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Matrix Biol. 2009 Jul;28(6):311-23. doi: 10.1016/j.matbio.2009.05.002. Epub 2009 May 27.

Maturational alterations in gap junction expression and associated collagen synthesis in response to tendon function.

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  • 1Department of Veterinary Clinical Sciences, The Royal Veterinary College, Hawkshead Lane, North Mymms, Hertfordshire AL9 7TA, United Kingdom. nyoung@rvc.ac.uk

Abstract

Energy-storing tendons including the equine superficial digital flexor tendon (SDFT) contribute to energetic efficiency of locomotion at high-speed gaits, but consequently operate close to their physiological strain limits. Significant evidence of exercise-induced microdamage has been found in the SDFT which appears not to exhibit functional adaptation; the degenerative changes have not been repaired by the tendon fibroblasts (tenocytes), and are proposed to accumulate and predispose the tendon to rupture during normal athletic activity. The anatomically opposing common digital extensor tendon (CDET) functions only to position the digit, experiencing significantly lower levels of strain and is rarely damaged by exercise. A number of studies have indicated that tenocytes in the adult SDFT are less active in collagen synthesis and turnover than those in the immature SDFT or the CDET. Gap junction intercellular communication (GJIC) is known to be necessary for strain-induced collagen synthesis by tenocytes. We postulate therefore that expression of GJ proteins connexin 43 and 32 (Cx43; Cx32), GJIC and associated collagen expression levels are high in the SDFT and CDET of immature horses, when the SDFT in particular grows significantly in cross-sectional area, but reduce significantly during maturation in the energy-storing tendon only. The hypothesis was tested using tissue from the SDFT and CDET of foetuses, foals, and young adult Thoroughbred horses. Cellularity and the total area of both Cx43 and Cx32 plaques/mm(2) of tissue reduced significantly with maturation in each tendon. However, the total Cx43 plaque area per tenocyte significantly increased in the adult CDET. Evidence of recent collagen synthesis in the form of levels of neutral salt-soluble collagen, and collagen type I mRNA was significantly less in the adult compared with the immature SDFT; procollagen type I amino-propeptide (PINP) and procollagen type III amino-propeptide (PIIINP) levels per mm(2) of tissue and PINP expression per tenocyte also decreased with maturation in the SDFT. In the CDET PINP and PIIINP expression per tenocyte increased in the adult, and exceeded those in the adult SDFT. The level of PINP per mm(2) was greater in the adult CDET than in the SDFT despite the higher cellularity of the latter tendon. In the adult SDFT, levels of PIIINP were greater than those of PINP, suggesting relatively greater synthesis of a weaker form of collagen previously associated with microdamage. Tenocytes in monolayers showed differences in Cx43 and Cx32 expression compared with those in tissue, however there were age- and tendon-specific phenotypic differences, with a longer time for 50% recovery of fluorescence after photobleaching in adult SDFT cells compared with those from the CDET and immature SDFT. As cellularity reduces following growth in the SDFT, a failure of the remaining tenocytes to show a compensatory increase in GJ expression and collagen synthesis may explain why cell populations are not able to respond to exercise and to repair microdamage in some adult athletes. Enhancing GJIC in mature energy-storing tendons could provide a strategy to increase the cellular synthetic and reparative capacity.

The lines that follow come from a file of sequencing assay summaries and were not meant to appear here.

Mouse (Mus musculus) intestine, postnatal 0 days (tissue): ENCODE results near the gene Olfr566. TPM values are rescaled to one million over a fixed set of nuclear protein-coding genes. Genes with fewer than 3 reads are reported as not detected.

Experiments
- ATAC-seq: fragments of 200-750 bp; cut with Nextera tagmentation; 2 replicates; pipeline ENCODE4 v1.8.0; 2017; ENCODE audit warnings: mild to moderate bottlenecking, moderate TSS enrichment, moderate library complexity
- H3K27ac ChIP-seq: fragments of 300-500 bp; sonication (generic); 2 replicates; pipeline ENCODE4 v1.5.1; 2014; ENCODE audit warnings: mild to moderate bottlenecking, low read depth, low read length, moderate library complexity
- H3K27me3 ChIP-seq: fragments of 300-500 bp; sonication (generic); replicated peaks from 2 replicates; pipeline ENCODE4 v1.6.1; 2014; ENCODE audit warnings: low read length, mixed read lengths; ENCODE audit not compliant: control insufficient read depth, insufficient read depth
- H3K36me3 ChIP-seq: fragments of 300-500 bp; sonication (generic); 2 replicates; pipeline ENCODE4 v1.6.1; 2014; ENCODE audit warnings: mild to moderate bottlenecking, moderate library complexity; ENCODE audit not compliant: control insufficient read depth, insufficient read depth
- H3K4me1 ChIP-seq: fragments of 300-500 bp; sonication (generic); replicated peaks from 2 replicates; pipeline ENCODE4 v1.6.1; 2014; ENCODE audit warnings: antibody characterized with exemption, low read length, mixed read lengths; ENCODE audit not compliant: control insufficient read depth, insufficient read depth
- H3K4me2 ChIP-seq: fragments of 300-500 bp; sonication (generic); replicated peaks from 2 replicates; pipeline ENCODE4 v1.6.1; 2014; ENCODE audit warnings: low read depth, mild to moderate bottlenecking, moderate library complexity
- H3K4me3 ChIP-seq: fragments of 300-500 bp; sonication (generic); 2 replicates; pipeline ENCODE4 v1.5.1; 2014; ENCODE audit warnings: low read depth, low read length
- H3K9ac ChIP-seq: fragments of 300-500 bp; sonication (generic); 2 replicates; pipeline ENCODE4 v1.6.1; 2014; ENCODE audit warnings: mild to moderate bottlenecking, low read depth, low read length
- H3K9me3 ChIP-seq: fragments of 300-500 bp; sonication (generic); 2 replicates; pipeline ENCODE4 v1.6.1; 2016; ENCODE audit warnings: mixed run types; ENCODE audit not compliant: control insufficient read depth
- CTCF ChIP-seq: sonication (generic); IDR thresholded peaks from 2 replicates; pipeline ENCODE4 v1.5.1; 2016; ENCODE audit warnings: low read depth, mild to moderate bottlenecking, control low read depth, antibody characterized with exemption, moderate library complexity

PMID:
19481603
[PubMed - indexed for MEDLINE]
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